I never met my father’s parents. My father’s dad died in 1949 and my dad’s mom died in September of 1989. My dad came from a different culture. A different world. One in which he didn’t have electricity until he was seven, living on the outskirts of West Palm Beach, Florida. Remember, this is 1949 Florida. My dad was a hardworking mechanic for forty years. He knew just about everyone there was to know in a 2 mile radius of the spring shop he managed. He was a Southerner, but he did not act like one when it came to winter. He loved it. Yes, he loved car racing and fishing (so do I). Here was a man who grew rarely seeing a frost, let alone snow. He came North, bought a good truck, and a Fisher Plow. He plowed for a few towns in the area but primarily he plowed for public and private businesses. When he saw my interest in Weather/Meteorology by the time I was four years old, he helped it. When I was seven until April 1997 I would routinely go out with him. Plowing all night in Heavy Snow, stopping for coffee, meeting his friends. They were all characters. Folks from Boston Edison, police, and other town workers. I learned quickly that I was comfortable meeting people at a fairly young age. My dad was a great guy. I say was, because he died of Lung Cancer on November 29, 2010. A week after his Sixty-Eighth Birthday. It was more than hard. It still is.
I grew up, college took me away, then I came back, only a few years later to move away from that special house. However, not that far at all. Yesterday I was talking in person, to my three year old nephew. My sister and I were explaining to him (yeah…explaining to a three year old) that he was the Fifth Generation to have lived in this house. He smiled. He said “Great Great Grampy?”. It was adorable. I can remember very well when I was three. I am told my memory is a bit scary in terms of how well I remember dates, times, places, people, etc. There are some things we should never forget, That one thing is family. My mom owns the house now. She lives there still, on the Second and Third floors and whenever I go back, just to say “Hello” I see so many memories… I consider myself lucky to have grown up in a town that was safe. We played outside all the time. There were about ten kids in the neighborhood. Those long summers of the 1980’s lasted forever. My best friend, and STILL best friend, grew up across the street from me. I don’t know how much of that still goes on. The more, the better.
The echos, the emotions, the laughter of voices long since extinguished by time still live in those memories of who were there. I can descend into the unfinished cellar. Unfinished by decorative standards, but quite content and complete with memories. The distant footsteps or muffled voice of my grandparents who I love, upstairs. If I listen quietly, I might as well be back in time. The door closed the same. The light I turn on is as bright. The light flutter of frozen, crystallized water, the snowflakes…….sound the same as they hit the windows at night in a bitter gust of wind in a Nor’easter. The furnace kicks in with a distant rumble, and I am awakened back to 2014.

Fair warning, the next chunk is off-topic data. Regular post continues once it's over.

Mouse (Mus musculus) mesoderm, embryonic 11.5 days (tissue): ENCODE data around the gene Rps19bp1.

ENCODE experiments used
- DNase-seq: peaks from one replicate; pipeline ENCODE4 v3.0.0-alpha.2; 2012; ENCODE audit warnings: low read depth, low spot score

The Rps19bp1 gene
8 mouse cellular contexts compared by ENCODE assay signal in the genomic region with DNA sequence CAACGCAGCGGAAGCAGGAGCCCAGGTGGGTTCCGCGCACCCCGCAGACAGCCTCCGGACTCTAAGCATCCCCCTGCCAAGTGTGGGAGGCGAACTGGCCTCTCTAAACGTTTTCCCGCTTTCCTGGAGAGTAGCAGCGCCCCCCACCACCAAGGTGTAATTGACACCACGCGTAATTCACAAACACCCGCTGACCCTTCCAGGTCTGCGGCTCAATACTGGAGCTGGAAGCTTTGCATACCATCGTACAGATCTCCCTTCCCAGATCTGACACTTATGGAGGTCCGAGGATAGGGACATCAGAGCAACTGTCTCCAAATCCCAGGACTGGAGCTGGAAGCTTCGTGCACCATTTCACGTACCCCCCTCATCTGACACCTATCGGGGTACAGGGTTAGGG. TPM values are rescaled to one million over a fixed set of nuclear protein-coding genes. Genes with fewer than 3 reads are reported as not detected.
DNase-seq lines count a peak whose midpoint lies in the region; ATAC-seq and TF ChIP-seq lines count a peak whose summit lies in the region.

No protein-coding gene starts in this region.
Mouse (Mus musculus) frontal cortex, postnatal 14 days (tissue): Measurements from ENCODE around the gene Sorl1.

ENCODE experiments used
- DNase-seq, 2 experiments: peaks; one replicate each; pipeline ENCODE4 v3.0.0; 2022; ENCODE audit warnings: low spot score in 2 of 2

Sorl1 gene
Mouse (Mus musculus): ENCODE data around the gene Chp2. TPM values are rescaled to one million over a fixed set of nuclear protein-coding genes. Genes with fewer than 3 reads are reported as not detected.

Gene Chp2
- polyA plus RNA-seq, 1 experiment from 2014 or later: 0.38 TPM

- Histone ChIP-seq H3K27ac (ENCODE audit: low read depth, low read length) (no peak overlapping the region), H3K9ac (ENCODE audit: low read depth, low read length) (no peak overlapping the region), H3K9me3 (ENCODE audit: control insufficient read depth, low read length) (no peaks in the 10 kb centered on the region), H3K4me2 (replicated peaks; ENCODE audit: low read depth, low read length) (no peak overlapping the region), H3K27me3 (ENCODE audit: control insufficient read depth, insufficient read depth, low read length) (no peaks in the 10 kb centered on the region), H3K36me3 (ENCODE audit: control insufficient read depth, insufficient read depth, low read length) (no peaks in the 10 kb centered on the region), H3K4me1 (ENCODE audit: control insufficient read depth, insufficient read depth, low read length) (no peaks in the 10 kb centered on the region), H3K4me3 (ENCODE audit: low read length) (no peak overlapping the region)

They sound as they did when I was four. I am one person, reflecting on my stored memories of people gone, in a place where they seem to still live. I am sure, I am quite ordinary in that sense. No matter the season, no matter the reason, If I find myself on this road, I thank thee who came before. Thankful there are loved ones still, behind this door.
A few photos….
My Grandfather in a family photograph in 1924 with his father, mother, and sister. His sister would die in a tragic horse riding accident in 1944, at the height of World War Two, My grandfather did not get to see her be buried. He did however, name my mom after her.
My grandmother, on the right around 1930 with her brother Larry in the front and her three sisters.
This last picture jumps ahead to yesterday. Just a quiet, cold late winter day. The cars have changed. Trees die. Trees grow. Pavement crumbles, It is rebuilt. Time never erodes the memories I have. The winter chill feels the same. It never.. has felt cold here when in the warmth of loved ones. Perhaps it is why I love winter.
One last bit. In the garage, there are names carved in the wooden walls. These names were carved some nearly 50 years ago now by by my Uncle’s friends when they would also play basketball in the driveway. A few of the names are teachers I would have in High School. In fact, about 75 percent of the teachers I had and the staff at the school, my Mom and Uncle had. Timing on this was kind of amusing but looking back, I wouldn’t have changed it for anything. All of it.
As always, Thank you for reading.